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An explorative study of "preferred" health care decision rules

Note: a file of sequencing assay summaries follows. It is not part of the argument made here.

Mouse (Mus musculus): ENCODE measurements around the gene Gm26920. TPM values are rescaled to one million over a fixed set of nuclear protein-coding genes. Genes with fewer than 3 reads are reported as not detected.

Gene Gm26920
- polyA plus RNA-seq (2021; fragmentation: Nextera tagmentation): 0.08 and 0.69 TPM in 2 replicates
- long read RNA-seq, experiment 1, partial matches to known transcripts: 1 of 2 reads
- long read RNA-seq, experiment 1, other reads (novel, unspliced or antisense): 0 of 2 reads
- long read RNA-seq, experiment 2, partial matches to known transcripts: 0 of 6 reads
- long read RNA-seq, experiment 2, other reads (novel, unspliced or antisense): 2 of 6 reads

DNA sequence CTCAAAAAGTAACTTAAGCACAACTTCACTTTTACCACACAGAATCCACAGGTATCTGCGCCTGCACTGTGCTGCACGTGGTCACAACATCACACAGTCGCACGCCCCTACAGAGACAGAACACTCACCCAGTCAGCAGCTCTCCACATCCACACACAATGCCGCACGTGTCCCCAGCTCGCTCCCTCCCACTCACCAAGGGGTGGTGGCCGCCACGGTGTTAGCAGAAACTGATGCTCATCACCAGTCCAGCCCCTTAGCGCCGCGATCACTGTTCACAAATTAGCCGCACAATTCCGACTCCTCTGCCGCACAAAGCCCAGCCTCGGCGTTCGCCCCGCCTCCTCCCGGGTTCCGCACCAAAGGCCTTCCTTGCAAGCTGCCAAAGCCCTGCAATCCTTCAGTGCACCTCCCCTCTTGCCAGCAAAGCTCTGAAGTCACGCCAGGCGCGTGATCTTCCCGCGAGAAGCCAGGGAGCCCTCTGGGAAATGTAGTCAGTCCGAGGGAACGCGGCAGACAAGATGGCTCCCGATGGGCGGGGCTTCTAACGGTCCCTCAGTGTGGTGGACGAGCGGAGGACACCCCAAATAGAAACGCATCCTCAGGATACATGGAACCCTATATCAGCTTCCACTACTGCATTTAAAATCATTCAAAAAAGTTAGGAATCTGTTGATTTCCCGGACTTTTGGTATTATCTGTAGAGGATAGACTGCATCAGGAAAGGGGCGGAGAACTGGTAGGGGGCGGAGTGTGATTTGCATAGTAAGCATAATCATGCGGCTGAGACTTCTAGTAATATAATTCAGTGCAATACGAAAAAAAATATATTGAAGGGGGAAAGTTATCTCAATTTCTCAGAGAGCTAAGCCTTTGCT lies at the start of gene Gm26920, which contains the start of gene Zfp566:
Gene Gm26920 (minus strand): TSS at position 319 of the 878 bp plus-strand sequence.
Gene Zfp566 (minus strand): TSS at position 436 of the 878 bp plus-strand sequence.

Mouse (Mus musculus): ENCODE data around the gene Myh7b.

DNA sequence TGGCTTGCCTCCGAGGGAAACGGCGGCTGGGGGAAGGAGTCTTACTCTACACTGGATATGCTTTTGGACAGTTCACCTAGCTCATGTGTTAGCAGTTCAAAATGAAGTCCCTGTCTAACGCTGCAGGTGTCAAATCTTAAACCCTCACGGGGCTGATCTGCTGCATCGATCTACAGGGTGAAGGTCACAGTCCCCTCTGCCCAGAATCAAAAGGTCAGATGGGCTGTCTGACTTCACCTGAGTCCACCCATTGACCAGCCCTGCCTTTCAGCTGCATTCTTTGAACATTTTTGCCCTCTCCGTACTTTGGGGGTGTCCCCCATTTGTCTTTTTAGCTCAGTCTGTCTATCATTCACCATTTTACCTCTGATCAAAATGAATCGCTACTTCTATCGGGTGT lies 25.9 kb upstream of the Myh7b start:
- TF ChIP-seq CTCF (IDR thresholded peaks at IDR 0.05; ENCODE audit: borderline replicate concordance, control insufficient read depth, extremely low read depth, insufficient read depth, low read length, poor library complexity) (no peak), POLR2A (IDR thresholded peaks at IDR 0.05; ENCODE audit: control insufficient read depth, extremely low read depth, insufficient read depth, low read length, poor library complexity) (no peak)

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Priority setting in health care under conventional rules of health economic evaluation is based upon the ethos of attempting to maximize post-treatment health gain given available health care resources. In his later years, Alan Williams advocated an alternative ‘overarching’ decision rule that was informed by egalitarian principles, which is known as the ‘fair innings argument’. The fair innings approach balances differences in whole lifetime experiences of health (the egalitarian concern) with differences in post-treatment outcomes (the efficiency concern) when prioritizing people for health care. This article reports a study that presented respondents with a number of abstract health care decision contexts in an attempt to test, both quantitatively and qualitatively, the extent to which post-treatment health maximization, the fair innings argument, or, indeed other ‘decision rules’, are evident in the respondents’ answers. The results indicate that the most commonly observed decision rule differs substantially across health care contexts, possibly because underlying ‘values’ are context-dependent. Therefore, assuming that what individuals want has some relevance with respect to what policy-makers ought to do, the results of this study imply that rather than pursue an overarching decision rule, it may be more appropriate to vary the rule according to the particular health care decision context under consideration.

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